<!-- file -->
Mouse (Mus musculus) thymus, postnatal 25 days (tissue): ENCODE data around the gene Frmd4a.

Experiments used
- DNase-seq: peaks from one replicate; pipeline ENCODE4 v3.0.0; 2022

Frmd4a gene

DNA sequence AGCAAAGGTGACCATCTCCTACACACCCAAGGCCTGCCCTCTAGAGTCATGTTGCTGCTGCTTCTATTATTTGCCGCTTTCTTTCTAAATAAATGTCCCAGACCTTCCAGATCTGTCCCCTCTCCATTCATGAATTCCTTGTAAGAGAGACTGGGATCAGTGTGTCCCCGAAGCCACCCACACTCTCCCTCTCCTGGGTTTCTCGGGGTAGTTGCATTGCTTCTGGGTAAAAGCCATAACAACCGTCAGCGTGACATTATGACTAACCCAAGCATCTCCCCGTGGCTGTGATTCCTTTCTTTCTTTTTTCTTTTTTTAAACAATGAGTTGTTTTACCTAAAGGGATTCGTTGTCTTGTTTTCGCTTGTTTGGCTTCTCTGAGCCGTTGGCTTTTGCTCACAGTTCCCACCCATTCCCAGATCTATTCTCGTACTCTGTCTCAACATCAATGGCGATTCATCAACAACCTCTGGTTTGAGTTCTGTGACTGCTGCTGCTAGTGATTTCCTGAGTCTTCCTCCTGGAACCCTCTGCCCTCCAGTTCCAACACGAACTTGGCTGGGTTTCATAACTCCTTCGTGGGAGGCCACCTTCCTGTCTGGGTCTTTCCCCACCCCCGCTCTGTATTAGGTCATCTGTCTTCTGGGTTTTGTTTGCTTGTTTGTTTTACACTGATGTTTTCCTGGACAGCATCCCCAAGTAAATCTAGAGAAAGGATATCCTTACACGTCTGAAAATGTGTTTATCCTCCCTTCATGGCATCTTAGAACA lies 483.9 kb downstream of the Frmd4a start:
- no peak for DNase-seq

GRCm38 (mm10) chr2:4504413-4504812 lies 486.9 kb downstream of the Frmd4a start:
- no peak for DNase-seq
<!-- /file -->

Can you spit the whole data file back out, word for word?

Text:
Mouse (Mus musculus) thymus, postnatal 25 days (tissue): ENCODE data around the gene Frmd4a.

Experiments used
- DNase-seq: peaks from one replicate; pipeline ENCODE4 v3.0.0; 2022

Frmd4a gene

DNA sequence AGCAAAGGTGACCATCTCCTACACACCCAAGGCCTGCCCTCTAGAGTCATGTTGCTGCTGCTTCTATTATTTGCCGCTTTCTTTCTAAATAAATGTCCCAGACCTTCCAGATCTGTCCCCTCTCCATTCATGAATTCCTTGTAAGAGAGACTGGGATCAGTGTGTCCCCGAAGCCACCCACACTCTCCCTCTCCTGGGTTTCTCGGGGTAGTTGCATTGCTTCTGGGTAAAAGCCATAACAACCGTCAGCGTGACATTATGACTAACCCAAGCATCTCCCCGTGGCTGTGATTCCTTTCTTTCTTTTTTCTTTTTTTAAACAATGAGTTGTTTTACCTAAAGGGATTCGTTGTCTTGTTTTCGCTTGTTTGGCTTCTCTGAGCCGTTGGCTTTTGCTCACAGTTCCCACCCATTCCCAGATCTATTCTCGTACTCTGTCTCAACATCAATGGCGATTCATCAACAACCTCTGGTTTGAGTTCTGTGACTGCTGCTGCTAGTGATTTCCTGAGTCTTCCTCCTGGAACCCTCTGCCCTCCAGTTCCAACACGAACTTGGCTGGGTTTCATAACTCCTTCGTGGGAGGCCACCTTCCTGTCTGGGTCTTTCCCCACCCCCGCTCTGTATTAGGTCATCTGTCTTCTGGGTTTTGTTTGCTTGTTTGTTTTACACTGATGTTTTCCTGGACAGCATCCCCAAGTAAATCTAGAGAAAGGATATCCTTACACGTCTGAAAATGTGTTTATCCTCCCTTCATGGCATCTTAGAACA lies 483.9 kb downstream of the Frmd4a start:
- no peak for DNase-seq

GRCm38 (mm10) chr2:4504413-4504812 lies 486.9 kb downstream of the Frmd4a start:
- no peak for DNase-seq